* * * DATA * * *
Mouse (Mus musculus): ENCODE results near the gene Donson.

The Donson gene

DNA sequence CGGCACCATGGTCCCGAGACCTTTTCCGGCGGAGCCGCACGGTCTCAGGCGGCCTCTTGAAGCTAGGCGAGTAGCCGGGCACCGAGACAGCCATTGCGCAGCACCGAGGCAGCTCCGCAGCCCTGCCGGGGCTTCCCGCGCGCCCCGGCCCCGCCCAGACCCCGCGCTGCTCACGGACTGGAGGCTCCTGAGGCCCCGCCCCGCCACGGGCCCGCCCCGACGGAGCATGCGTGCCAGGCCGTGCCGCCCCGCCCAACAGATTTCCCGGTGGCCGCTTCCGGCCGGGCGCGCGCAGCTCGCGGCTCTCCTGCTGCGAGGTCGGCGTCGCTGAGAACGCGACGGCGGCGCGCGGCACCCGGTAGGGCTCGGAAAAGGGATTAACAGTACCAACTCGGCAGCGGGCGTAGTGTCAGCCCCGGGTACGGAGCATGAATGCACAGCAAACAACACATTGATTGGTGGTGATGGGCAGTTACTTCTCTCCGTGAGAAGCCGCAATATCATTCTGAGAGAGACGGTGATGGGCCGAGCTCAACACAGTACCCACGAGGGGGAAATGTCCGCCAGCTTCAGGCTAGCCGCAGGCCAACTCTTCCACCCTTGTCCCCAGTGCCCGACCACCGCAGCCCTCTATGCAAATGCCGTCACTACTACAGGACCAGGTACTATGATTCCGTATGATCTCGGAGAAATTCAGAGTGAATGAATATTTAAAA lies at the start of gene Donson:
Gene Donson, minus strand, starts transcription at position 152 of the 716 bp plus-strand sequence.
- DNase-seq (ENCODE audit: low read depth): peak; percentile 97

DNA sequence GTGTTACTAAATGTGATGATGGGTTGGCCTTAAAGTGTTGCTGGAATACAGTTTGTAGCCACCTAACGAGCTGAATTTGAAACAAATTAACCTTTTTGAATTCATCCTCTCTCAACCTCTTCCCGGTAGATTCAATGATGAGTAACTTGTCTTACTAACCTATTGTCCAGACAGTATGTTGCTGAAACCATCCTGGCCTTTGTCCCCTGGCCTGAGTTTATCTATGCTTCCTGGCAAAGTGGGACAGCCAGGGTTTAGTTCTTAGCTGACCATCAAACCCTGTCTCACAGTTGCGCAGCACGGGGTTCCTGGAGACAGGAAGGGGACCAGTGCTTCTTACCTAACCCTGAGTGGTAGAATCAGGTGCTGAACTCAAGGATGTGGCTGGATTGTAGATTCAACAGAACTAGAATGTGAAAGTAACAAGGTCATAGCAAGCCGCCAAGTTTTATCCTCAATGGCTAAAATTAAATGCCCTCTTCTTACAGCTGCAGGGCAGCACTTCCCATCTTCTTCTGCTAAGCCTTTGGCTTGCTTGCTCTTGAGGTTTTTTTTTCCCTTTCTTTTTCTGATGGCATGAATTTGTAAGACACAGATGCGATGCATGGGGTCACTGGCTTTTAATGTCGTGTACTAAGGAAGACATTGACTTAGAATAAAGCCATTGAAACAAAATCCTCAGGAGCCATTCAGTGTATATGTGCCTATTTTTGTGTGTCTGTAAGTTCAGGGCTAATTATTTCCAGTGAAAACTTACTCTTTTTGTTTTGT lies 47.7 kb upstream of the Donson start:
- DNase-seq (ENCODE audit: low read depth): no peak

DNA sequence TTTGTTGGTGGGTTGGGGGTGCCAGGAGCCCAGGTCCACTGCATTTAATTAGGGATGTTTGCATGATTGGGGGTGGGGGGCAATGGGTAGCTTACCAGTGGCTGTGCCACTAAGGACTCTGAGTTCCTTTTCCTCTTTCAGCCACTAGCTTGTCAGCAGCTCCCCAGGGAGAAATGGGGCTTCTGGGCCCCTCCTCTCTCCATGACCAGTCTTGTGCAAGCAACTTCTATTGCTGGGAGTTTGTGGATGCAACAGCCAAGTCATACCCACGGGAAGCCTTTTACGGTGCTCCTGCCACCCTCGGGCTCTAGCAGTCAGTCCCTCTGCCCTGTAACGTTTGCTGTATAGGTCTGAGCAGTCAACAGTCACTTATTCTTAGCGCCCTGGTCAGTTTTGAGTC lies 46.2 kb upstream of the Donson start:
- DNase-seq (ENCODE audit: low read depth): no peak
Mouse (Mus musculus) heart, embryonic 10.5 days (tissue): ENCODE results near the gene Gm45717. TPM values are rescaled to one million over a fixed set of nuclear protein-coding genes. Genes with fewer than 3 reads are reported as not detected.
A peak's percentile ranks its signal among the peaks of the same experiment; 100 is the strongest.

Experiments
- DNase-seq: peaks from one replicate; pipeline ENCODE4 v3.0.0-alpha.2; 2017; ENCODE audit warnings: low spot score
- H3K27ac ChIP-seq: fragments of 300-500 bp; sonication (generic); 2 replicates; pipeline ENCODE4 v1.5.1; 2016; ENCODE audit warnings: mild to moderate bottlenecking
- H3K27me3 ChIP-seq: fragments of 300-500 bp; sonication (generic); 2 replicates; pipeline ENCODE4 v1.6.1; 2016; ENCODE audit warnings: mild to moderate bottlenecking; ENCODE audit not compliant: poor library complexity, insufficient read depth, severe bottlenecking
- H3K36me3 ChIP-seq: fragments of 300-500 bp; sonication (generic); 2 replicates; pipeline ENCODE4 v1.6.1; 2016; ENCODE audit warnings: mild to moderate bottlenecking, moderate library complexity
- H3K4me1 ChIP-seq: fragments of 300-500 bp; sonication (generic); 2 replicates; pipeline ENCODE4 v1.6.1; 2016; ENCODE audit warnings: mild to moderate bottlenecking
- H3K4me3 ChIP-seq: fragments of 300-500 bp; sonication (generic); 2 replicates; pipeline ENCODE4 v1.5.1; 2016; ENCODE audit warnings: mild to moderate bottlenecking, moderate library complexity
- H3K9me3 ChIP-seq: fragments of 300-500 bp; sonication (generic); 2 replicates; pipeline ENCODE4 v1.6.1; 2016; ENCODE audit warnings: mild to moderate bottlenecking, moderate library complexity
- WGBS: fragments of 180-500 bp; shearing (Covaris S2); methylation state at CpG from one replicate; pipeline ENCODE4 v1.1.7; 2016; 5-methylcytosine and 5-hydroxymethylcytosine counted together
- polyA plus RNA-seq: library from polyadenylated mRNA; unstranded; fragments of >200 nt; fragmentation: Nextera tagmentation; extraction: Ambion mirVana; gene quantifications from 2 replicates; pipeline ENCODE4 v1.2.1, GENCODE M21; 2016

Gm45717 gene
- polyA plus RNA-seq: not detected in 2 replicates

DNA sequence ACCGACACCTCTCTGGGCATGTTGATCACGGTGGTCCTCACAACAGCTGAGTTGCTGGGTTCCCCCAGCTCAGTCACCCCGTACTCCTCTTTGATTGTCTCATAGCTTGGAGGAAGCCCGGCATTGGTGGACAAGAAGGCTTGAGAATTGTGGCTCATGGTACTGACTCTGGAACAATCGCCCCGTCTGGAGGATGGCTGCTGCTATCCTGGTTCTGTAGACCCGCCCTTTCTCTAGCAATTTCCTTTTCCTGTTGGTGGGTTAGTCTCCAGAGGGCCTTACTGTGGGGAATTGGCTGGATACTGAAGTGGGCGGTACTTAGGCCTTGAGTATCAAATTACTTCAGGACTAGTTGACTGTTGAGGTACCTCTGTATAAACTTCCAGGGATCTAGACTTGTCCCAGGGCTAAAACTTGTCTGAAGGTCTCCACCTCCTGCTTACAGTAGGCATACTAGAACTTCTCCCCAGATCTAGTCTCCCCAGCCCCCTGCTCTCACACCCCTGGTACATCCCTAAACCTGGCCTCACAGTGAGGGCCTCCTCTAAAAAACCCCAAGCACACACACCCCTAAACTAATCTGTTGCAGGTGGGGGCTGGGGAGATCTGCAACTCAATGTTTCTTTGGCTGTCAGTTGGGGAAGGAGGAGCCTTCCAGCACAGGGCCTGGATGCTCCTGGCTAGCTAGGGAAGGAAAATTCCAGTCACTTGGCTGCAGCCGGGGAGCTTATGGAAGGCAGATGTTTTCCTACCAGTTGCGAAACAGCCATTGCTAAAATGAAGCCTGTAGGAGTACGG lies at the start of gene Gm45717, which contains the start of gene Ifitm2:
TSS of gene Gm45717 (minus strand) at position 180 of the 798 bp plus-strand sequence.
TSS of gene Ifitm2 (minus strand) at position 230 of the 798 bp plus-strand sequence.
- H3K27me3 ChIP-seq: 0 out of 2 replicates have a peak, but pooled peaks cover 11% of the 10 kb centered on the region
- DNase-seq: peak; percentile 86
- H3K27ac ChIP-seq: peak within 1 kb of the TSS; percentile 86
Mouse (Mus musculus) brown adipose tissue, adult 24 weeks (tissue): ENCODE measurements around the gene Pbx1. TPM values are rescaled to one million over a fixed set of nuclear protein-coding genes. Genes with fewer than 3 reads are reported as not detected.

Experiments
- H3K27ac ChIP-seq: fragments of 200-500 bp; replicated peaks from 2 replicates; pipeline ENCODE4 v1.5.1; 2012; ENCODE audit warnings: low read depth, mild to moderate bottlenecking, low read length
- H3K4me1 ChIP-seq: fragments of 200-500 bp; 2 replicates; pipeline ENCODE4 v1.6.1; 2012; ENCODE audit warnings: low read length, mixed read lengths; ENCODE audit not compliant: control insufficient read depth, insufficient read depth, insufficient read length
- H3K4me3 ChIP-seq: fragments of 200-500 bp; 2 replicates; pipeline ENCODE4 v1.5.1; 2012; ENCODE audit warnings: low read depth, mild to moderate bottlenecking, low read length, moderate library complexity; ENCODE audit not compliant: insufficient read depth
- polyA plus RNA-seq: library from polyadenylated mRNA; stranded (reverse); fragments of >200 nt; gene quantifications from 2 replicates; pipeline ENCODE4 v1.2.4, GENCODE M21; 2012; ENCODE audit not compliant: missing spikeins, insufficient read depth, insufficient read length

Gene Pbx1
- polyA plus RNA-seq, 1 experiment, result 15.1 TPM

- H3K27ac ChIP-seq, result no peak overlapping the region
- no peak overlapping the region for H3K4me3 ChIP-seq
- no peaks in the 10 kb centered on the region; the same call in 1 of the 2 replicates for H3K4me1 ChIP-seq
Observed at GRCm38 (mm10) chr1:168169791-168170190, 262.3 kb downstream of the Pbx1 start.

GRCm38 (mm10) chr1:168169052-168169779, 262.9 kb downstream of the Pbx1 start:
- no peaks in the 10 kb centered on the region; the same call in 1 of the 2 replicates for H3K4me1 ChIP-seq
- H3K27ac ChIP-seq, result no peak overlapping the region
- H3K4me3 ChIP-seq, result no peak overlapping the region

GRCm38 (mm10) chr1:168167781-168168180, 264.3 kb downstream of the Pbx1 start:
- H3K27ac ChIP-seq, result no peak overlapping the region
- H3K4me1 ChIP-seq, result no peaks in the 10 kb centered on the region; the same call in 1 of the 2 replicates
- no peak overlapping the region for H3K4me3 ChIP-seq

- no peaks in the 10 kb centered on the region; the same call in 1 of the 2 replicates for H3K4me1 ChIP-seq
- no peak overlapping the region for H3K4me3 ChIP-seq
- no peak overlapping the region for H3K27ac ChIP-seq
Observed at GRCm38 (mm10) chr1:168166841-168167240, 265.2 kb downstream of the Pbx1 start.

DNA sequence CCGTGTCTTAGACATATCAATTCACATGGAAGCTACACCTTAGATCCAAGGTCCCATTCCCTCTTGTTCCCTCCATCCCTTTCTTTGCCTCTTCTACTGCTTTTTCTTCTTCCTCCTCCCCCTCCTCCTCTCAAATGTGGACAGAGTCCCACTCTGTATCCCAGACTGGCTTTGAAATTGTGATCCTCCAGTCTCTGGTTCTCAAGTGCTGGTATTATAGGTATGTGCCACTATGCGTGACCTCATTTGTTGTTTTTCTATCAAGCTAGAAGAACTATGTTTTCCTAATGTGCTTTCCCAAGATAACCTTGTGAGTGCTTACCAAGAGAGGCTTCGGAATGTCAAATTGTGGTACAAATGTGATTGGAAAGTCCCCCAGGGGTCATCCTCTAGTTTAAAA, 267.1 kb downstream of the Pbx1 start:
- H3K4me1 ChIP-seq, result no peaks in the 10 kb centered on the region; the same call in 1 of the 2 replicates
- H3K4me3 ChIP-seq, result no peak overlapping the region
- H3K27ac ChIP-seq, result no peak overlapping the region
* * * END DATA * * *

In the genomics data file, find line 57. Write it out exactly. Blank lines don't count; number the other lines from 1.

- H3K27ac ChIP-seq, result no peak overlapping the region